Shepparton paramedic and firefighter Murray Black received a guard of honour yesterday as he was farewelled by loved ones and colleagues at Wesley Uniting Church.ASHLEIGH WILLIAMSON October 11, 2012 4:40am
Murray Black found a positive from any situation — professionally or recreationally.
Greg Fimmel made that point at the funeral of his Country Fire Authority colleague and friend yesterday.
Mr Fimmel said Mr Black was an adventurous man who enjoyed remote four-wheel drive trips.
‘‘He would always tell people ‘you are not bogged if you can move backwards’,’’ Mr Fimmel said.
Mr Black rarely moved backwards in life, even when diagnosed with a neurological disease in January.
He died on Saturday, aged 55.
The same neurological disease killed his son Nathan, 24, in May last year.
Family and friends were among the hundreds of people who filled Wesley Uniting Church in Shepparton yesterday to farewell Mr Black.
Emergency services personnel formed a guard of honour along Maude St as a hearse drove his casket from the church.
An Ambulance Victoria helicopter also flew over the guard of honour.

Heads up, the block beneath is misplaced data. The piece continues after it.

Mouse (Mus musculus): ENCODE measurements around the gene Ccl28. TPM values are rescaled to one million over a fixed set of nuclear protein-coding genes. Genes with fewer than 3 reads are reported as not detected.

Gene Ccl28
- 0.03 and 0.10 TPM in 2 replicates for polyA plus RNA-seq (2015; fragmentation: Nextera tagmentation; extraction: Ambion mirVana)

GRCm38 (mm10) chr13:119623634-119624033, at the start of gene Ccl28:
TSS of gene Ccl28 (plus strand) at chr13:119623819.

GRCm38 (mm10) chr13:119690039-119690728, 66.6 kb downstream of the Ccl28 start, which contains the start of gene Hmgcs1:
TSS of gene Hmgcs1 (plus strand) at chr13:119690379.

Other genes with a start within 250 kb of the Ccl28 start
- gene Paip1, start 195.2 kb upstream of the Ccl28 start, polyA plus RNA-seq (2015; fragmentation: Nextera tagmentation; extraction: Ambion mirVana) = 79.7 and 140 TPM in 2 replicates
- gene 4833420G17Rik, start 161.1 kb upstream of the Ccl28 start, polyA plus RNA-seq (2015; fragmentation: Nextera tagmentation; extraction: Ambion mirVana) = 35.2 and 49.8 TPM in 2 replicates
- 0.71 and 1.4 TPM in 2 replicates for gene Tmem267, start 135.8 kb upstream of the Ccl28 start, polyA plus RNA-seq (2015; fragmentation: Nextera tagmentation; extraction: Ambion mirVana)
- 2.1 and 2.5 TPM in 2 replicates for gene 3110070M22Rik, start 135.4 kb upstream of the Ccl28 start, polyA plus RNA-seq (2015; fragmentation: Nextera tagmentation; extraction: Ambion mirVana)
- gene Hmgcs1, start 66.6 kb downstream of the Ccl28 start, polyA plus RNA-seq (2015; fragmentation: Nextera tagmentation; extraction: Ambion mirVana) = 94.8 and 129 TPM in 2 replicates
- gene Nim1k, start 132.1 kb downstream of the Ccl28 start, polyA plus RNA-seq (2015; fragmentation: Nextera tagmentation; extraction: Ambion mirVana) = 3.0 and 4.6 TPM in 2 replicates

Ambulance Victoria colleagues Tony Walker and Garry Cook joined Mr Fimmel in giving eulogies.
‘‘I loved his passion, tenacity and honesty,’’ Mr Walker said.
‘‘He was always there to support his team, never with any fuss.’’
Murray Elliott Black was born in August 1957 as the youngest of four children Beth and Elliott raised at a Zeerust farm.
He attended Zeerust Primary School before his family moved to Shepparton in 1968, where he attended Bourchier St Primary School.
Mr Black went to Albury Grammar School for a year before returning to Shepparton and attending North Technical College.
His first job was as a Parklake Hotel drinks waiter and he originally thought of a career in business management.
However, he joined Ambulance Victoria and became a Mobile Intensive Care Ambulance paramedic in 1995.
Mr Black became a training paramedic in 1996 and helped develop several programs in his role as Hume regional clinical manager.
‘‘His work ethics were unquestionable,’’ Mr Cook said.
Mr Black met his eventual wife Debbie doing ‘‘lappies’’ around Victoria Park Lake in Shepparton. They married on Debbie’s 21st birthday at Wesley Uniting Church in 1980 and raised three children — Rachelle, 28, and twins Damien, 26, and Nathan.
Damien and Nathan were 12 when they joined their father as Mooroopna Fire Brigade members.
Mr Black used his disease diagnosis to achieve several things on his ‘‘bucket list’’, including travelling with family and friends on the Indian Pacific from Perth to Sydney, and across Asia and Europe.
‘‘Murray had a clear priority for his family and he was tireless in his effort to support, protect and develop his young ones,’’ Mr Fimmel said.
Murray Black is survived by his wife Debbie, two of his three children and three grandchildren.
The family said donations to Neo-Science Research would be appreciated.
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